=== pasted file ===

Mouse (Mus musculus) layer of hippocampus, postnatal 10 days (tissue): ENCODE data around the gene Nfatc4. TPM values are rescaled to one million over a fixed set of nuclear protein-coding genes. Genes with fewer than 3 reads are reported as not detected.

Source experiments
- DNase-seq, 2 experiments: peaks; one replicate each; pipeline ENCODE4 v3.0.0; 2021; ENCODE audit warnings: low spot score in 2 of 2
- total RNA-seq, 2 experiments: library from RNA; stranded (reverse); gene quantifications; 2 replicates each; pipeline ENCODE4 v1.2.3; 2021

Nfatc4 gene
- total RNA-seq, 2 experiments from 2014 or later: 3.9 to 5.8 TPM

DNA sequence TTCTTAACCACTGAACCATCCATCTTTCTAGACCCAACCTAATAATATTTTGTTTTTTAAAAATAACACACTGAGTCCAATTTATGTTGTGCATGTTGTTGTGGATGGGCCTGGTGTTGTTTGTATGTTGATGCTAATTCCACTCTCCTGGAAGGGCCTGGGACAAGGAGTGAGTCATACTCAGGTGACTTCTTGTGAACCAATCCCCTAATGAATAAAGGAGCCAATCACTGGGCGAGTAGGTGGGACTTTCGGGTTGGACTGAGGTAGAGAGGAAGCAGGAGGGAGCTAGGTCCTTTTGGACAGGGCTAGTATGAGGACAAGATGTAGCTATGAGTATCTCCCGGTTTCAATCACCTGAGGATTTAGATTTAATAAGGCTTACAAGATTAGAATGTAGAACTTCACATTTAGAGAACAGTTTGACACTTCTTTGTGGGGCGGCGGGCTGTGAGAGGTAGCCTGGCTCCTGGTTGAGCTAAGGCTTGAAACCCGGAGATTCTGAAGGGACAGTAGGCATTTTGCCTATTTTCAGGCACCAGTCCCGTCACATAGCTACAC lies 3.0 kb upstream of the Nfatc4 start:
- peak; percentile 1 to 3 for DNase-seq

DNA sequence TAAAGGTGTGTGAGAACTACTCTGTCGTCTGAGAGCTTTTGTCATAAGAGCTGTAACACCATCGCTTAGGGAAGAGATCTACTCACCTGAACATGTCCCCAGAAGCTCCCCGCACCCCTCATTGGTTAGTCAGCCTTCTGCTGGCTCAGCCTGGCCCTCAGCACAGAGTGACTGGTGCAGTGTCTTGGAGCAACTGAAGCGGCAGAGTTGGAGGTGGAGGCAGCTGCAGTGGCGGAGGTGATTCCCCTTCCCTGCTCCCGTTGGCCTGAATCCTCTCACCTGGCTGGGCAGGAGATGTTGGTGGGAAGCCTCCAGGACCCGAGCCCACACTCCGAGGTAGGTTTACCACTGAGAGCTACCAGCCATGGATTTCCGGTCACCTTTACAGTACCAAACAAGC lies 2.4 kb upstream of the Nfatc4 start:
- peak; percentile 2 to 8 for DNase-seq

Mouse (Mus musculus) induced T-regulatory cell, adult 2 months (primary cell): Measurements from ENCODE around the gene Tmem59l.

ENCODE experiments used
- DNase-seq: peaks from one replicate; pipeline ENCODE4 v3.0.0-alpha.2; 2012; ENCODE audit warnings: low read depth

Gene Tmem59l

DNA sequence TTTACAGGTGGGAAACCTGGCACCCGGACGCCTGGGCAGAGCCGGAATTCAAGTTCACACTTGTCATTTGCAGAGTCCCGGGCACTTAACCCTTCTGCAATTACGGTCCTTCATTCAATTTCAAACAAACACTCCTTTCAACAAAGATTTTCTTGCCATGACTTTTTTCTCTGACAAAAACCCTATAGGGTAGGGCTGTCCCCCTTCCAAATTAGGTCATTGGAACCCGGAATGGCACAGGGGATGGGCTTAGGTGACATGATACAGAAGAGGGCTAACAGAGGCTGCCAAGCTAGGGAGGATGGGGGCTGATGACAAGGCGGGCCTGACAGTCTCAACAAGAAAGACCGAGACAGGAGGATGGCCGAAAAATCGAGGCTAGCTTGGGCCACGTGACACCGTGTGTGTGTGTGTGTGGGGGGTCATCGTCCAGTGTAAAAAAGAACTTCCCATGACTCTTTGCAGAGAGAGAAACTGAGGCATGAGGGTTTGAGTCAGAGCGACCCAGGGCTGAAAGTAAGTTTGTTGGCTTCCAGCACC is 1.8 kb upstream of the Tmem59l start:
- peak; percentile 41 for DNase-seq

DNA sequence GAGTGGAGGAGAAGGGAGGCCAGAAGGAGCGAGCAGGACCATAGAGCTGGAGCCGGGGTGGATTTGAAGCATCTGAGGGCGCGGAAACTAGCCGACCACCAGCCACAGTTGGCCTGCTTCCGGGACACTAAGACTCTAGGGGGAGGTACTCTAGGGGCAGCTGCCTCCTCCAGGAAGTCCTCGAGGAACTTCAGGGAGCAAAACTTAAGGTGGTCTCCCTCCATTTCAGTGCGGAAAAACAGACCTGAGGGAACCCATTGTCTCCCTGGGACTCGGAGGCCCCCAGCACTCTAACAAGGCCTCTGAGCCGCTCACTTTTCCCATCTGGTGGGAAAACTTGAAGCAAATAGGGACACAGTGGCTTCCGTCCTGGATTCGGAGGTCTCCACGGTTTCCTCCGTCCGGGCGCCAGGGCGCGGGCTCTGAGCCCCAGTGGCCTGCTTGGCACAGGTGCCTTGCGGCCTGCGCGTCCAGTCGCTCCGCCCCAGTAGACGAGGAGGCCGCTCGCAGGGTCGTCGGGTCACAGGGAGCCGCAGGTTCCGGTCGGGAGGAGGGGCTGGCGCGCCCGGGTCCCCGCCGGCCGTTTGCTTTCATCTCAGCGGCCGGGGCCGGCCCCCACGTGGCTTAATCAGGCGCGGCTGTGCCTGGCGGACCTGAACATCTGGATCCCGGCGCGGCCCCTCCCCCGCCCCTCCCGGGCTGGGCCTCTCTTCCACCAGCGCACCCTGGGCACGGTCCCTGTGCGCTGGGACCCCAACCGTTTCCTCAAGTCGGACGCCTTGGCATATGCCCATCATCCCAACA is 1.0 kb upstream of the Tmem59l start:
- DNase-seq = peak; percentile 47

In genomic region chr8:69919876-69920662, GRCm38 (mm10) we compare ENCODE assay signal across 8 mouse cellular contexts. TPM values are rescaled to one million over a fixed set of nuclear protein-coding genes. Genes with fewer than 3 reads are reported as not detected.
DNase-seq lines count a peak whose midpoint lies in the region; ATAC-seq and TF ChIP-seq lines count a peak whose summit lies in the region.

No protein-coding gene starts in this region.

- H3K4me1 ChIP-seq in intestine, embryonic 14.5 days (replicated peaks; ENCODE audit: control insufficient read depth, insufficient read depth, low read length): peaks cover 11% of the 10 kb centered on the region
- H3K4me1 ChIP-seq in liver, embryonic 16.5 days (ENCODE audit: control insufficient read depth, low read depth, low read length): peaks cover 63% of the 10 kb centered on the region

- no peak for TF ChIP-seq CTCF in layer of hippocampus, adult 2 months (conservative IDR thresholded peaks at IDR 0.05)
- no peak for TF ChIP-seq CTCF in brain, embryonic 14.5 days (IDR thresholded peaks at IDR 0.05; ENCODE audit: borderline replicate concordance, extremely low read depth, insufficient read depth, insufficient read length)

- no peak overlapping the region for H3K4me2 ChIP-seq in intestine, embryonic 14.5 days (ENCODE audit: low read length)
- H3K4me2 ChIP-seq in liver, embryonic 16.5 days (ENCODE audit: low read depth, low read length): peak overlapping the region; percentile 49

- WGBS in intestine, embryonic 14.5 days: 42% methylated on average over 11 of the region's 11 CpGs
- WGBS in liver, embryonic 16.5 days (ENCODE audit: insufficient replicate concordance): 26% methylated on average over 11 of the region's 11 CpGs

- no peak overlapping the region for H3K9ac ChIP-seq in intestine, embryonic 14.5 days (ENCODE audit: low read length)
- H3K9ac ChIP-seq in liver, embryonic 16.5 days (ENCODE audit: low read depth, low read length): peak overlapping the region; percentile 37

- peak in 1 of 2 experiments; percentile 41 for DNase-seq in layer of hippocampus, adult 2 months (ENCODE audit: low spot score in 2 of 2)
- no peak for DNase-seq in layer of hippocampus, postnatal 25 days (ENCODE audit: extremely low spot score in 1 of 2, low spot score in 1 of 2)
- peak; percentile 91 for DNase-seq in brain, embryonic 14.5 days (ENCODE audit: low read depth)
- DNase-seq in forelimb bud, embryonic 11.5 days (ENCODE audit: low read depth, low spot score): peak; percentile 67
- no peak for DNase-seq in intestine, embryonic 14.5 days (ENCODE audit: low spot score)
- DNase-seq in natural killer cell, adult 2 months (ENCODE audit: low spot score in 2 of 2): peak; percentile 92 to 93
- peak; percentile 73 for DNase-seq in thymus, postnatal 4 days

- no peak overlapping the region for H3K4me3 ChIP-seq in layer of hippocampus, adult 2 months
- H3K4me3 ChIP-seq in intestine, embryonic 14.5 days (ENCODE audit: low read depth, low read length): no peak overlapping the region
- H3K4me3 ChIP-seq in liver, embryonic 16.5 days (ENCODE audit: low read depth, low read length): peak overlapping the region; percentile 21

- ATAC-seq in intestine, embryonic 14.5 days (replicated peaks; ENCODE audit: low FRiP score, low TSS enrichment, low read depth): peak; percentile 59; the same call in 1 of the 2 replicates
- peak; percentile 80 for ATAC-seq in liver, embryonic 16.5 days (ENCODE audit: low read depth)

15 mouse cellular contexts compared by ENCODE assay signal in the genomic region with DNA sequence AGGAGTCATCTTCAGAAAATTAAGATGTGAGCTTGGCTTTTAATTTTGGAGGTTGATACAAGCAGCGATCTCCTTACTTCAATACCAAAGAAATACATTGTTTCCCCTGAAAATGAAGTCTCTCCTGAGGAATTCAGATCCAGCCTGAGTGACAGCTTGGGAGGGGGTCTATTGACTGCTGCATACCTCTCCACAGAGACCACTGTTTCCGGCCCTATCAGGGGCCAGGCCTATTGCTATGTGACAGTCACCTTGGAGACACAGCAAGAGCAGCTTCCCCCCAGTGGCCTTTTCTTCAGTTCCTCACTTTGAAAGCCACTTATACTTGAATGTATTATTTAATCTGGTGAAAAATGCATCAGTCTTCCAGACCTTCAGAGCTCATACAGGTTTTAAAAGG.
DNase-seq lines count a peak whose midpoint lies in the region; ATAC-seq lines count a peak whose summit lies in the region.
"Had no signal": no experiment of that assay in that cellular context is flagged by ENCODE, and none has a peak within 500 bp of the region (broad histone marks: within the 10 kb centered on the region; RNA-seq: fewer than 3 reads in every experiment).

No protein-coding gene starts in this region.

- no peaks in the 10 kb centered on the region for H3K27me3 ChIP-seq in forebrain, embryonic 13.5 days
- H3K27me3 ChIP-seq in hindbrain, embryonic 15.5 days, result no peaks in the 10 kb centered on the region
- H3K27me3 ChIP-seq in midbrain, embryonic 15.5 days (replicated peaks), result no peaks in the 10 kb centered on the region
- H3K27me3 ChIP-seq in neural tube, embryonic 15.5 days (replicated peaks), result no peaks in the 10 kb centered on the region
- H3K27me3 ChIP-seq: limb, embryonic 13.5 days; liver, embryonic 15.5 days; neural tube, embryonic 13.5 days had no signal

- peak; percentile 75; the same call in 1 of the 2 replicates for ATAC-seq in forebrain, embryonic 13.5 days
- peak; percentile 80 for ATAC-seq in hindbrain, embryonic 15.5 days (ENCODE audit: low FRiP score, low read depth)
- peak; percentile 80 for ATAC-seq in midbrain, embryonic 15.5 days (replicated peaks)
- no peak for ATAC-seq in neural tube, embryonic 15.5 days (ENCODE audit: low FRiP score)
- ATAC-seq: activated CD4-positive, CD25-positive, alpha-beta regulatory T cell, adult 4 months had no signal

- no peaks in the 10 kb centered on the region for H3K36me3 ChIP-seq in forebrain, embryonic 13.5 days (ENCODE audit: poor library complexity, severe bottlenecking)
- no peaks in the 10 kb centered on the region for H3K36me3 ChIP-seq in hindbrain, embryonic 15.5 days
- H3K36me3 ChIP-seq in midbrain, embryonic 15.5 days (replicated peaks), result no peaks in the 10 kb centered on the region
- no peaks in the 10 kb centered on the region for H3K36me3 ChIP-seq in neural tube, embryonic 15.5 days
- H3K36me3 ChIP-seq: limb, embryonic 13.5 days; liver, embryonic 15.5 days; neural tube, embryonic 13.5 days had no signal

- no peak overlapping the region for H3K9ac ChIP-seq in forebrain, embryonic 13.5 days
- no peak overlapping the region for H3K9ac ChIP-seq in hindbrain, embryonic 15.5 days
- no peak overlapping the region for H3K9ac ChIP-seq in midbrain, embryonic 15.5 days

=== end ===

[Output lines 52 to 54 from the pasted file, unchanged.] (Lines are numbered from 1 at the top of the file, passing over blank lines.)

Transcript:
- H3K27me3 ChIP-seq: limb, embryonic 13.5 days; liver, embryonic 15.5 days; neural tube, embryonic 13.5 days had no signal

- peak; percentile 75; the same call in 1 of the 2 replicates for ATAC-seq in forebrain, embryonic 13.5 days
- peak; percentile 80 for ATAC-seq in hindbrain, embryonic 15.5 days (ENCODE audit: low FRiP score, low read depth)